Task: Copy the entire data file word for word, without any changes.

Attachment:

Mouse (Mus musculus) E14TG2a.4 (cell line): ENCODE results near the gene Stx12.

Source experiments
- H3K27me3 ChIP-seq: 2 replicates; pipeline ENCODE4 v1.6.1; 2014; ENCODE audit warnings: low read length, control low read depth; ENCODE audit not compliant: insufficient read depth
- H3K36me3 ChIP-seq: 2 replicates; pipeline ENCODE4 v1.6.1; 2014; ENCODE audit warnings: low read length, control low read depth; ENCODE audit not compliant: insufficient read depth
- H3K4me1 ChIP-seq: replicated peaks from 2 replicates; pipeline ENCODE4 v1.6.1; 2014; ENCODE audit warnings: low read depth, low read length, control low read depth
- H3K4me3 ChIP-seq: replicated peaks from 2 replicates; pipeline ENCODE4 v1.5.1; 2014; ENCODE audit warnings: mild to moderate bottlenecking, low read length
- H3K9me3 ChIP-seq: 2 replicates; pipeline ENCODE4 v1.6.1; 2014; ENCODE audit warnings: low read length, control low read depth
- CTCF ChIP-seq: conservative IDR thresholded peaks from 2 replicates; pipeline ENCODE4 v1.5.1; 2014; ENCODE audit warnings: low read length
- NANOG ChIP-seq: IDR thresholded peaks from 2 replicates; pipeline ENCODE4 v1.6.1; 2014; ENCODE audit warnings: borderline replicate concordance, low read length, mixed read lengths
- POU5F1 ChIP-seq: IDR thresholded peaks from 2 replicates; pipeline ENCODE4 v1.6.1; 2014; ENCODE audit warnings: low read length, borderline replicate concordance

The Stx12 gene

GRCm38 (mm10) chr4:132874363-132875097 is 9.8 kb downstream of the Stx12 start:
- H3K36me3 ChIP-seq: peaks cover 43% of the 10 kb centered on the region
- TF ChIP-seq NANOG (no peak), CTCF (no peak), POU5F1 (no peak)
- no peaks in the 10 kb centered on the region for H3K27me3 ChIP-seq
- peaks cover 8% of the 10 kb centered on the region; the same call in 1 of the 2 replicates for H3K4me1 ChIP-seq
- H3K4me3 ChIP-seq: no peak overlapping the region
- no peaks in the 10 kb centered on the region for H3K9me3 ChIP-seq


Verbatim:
Mouse (Mus musculus) E14TG2a.4 (cell line): ENCODE results near the gene Stx12.

Source experiments
- H3K27me3 ChIP-seq: 2 replicates; pipeline ENCODE4 v1.6.1; 2014; ENCODE audit warnings: low read length, control low read depth; ENCODE audit not compliant: insufficient read depth
- H3K36me3 ChIP-seq: 2 replicates; pipeline ENCODE4 v1.6.1; 2014; ENCODE audit warnings: low read length, control low read depth; ENCODE audit not compliant: insufficient read depth
- H3K4me1 ChIP-seq: replicated peaks from 2 replicates; pipeline ENCODE4 v1.6.1; 2014; ENCODE audit warnings: low read depth, low read length, control low read depth
- H3K4me3 ChIP-seq: replicated peaks from 2 replicates; pipeline ENCODE4 v1.5.1; 2014; ENCODE audit warnings: mild to moderate bottlenecking, low read length
- H3K9me3 ChIP-seq: 2 replicates; pipeline ENCODE4 v1.6.1; 2014; ENCODE audit warnings: low read length, control low read depth
- CTCF ChIP-seq: conservative IDR thresholded peaks from 2 replicates; pipeline ENCODE4 v1.5.1; 2014; ENCODE audit warnings: low read length
- NANOG ChIP-seq: IDR thresholded peaks from 2 replicates; pipeline ENCODE4 v1.6.1; 2014; ENCODE audit warnings: borderline replicate concordance, low read length, mixed read lengths
- POU5F1 ChIP-seq: IDR thresholded peaks from 2 replicates; pipeline ENCODE4 v1.6.1; 2014; ENCODE audit warnings: low read length, borderline replicate concordance

The Stx12 gene

GRCm38 (mm10) chr4:132874363-132875097 is 9.8 kb downstream of the Stx12 start:
- H3K36me3 ChIP-seq: peaks cover 43% of the 10 kb centered on the region
- TF ChIP-seq NANOG (no peak), CTCF (no peak), POU5F1 (no peak)
- no peaks in the 10 kb centered on the region for H3K27me3 ChIP-seq
- peaks cover 8% of the 10 kb centered on the region; the same call in 1 of the 2 replicates for H3K4me1 ChIP-seq
- H3K4me3 ChIP-seq: no peak overlapping the region
- no peaks in the 10 kb centered on the region for H3K9me3 ChIP-seq